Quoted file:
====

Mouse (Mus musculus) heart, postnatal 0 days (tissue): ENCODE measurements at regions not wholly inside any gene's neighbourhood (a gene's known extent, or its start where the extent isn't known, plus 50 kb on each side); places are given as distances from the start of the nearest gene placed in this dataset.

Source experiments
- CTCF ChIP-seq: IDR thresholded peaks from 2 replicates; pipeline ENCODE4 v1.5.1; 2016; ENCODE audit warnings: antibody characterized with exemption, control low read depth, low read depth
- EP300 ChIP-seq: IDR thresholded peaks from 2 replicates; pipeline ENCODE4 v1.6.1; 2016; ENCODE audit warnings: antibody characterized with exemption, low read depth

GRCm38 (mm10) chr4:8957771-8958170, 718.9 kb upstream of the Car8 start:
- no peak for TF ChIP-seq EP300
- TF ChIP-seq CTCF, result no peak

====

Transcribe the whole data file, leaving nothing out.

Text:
Mouse (Mus musculus) heart, postnatal 0 days (tissue): ENCODE measurements at regions not wholly inside any gene's neighbourhood (a gene's known extent, or its start where the extent isn't known, plus 50 kb on each side); places are given as distances from the start of the nearest gene placed in this dataset.

Source experiments
- CTCF ChIP-seq: IDR thresholded peaks from 2 replicates; pipeline ENCODE4 v1.5.1; 2016; ENCODE audit warnings: antibody characterized with exemption, control low read depth, low read depth
- EP300 ChIP-seq: IDR thresholded peaks from 2 replicates; pipeline ENCODE4 v1.6.1; 2016; ENCODE audit warnings: antibody characterized with exemption, low read depth

GRCm38 (mm10) chr4:8957771-8958170, 718.9 kb upstream of the Car8 start:
- no peak for TF ChIP-seq EP300
- TF ChIP-seq CTCF, result no peak